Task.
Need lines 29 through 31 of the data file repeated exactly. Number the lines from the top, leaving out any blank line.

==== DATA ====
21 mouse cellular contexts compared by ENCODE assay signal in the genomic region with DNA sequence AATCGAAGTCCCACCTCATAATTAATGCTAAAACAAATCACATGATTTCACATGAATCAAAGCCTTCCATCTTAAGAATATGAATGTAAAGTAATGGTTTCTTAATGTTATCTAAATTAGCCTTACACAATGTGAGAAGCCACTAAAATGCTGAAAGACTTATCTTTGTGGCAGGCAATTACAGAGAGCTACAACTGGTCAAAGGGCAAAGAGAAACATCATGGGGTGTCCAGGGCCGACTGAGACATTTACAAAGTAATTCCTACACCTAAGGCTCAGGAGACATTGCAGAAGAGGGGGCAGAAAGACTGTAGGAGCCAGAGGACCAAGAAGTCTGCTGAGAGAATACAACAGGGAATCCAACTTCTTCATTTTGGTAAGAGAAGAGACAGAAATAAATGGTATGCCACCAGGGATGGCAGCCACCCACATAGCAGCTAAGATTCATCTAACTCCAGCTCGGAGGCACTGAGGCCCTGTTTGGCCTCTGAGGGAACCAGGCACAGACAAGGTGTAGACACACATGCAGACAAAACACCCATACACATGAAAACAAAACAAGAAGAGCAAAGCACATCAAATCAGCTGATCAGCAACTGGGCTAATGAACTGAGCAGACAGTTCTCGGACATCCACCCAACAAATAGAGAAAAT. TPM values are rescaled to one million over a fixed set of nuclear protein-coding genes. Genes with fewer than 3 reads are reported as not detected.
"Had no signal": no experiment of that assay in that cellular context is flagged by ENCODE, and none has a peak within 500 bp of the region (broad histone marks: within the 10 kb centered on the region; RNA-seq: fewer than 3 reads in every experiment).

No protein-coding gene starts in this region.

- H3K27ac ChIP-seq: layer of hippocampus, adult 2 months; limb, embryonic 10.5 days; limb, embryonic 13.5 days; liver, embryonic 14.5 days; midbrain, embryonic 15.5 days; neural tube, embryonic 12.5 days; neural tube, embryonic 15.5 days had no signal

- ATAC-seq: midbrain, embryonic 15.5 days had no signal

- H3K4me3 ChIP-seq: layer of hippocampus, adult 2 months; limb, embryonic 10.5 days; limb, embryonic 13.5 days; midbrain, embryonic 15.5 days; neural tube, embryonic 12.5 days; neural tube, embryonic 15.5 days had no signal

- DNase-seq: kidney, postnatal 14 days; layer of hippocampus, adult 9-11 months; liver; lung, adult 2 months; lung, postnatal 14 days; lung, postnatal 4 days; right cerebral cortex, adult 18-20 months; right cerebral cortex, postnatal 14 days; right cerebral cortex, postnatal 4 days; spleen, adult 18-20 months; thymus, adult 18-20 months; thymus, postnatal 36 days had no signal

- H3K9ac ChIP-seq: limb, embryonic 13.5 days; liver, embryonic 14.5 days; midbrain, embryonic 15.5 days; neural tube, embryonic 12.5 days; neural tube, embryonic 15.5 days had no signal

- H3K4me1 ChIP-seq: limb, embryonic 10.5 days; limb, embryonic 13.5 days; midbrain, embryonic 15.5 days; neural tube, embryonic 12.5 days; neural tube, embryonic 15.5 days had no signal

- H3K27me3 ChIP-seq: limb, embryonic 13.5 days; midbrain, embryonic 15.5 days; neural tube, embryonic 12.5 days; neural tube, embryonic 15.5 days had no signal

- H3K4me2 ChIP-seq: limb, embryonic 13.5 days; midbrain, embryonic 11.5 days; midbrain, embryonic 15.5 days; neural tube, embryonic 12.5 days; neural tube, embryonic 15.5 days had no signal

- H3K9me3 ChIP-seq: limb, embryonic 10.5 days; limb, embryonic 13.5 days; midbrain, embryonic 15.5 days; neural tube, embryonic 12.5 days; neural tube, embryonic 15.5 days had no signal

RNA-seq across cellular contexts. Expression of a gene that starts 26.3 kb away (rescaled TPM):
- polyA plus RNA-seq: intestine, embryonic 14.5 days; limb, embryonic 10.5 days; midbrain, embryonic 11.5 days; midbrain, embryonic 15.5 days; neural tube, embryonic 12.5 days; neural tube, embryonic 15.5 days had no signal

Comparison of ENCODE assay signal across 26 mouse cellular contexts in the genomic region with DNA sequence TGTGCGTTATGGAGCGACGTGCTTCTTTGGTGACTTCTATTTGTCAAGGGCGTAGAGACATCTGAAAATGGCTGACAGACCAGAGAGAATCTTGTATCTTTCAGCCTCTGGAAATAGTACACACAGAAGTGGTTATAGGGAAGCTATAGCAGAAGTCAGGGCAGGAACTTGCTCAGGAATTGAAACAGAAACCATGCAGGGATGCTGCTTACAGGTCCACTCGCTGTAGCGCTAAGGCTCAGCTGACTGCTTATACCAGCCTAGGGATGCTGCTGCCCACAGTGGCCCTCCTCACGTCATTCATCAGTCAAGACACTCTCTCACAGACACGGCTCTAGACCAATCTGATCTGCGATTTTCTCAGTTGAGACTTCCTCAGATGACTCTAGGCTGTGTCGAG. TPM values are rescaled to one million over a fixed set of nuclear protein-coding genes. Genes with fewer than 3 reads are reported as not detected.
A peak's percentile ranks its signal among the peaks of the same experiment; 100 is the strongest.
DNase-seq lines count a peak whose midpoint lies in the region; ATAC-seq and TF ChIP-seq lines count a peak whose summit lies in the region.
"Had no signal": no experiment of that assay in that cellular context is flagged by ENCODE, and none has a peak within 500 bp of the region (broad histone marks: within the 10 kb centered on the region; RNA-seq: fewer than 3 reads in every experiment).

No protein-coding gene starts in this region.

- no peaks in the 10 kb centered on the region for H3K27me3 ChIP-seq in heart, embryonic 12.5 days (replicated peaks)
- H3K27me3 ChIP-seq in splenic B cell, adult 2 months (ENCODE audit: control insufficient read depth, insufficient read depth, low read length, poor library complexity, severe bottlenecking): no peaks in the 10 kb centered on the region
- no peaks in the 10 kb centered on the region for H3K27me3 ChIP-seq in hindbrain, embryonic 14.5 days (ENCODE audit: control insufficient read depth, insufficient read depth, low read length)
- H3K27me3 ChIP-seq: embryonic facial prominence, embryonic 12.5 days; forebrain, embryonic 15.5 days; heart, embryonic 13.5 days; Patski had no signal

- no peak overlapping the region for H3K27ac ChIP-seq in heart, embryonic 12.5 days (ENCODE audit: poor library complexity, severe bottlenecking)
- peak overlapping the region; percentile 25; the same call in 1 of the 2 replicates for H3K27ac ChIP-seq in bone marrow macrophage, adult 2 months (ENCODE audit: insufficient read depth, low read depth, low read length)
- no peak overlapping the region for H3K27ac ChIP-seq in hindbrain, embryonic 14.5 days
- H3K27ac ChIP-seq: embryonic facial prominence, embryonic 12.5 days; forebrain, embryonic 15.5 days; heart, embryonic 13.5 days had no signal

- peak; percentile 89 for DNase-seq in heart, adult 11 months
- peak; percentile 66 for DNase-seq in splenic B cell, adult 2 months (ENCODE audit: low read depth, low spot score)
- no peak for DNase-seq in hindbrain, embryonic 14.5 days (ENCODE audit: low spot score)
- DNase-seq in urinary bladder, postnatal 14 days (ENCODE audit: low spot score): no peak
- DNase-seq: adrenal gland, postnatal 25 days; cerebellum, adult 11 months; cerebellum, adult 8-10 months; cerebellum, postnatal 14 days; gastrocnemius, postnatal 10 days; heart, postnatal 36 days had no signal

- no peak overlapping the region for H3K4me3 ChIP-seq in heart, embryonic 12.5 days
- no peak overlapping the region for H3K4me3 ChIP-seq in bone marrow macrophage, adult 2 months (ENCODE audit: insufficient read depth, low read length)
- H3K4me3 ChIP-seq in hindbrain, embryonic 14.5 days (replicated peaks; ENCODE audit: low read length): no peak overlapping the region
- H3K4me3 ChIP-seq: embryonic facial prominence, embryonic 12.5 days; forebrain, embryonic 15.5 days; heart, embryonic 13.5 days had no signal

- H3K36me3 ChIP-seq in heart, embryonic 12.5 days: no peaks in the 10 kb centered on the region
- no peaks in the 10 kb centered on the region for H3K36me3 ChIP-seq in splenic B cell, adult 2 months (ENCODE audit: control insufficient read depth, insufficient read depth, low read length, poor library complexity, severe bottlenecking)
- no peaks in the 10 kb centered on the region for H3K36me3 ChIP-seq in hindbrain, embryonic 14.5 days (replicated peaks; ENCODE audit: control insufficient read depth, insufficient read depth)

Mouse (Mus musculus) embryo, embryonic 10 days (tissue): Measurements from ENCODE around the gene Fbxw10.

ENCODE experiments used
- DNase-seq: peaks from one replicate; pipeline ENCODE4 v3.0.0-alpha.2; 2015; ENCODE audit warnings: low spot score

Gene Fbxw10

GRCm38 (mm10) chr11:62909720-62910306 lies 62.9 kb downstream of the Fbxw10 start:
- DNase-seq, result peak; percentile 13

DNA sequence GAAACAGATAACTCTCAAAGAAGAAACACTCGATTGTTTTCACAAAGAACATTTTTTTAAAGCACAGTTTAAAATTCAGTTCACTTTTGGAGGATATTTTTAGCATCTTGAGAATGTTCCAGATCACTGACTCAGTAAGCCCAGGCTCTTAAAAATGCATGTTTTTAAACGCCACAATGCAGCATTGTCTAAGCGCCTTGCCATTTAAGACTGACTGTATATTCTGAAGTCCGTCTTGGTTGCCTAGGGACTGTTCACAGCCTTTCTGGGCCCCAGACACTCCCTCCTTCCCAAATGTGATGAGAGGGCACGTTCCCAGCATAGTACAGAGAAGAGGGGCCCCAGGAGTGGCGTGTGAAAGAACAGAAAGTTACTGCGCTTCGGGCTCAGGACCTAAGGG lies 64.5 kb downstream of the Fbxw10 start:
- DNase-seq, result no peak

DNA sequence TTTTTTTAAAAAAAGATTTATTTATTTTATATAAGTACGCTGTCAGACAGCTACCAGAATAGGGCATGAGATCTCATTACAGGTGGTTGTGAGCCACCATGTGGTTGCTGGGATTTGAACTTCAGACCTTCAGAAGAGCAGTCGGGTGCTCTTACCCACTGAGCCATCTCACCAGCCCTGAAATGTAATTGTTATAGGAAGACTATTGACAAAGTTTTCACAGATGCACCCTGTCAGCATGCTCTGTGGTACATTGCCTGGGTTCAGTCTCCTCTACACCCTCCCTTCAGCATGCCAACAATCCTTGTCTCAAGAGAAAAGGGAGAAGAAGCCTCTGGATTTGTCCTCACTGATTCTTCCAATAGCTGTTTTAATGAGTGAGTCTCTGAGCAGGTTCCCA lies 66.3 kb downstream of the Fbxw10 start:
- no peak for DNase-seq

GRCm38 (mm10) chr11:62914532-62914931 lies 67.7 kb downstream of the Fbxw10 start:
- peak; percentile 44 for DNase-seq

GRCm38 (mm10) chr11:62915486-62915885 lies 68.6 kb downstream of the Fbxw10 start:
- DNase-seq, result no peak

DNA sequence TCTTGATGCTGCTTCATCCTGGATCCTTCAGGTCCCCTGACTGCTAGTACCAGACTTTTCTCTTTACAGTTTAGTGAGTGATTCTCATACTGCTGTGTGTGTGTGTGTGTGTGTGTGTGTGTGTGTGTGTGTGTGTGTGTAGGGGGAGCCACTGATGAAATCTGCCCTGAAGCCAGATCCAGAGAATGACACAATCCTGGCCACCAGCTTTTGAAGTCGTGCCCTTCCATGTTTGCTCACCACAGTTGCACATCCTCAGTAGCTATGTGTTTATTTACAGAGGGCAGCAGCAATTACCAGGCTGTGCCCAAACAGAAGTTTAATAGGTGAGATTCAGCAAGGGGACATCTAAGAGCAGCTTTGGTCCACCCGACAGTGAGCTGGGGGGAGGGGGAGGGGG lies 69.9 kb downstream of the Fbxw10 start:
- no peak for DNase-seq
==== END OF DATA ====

- peak; percentile 66 for DNase-seq in splenic B cell, adult 2 months (ENCODE audit: low read depth, low spot score)
- no peak for DNase-seq in hindbrain, embryonic 14.5 days (ENCODE audit: low spot score)
- DNase-seq in urinary bladder, postnatal 14 days (ENCODE audit: low spot score): no peak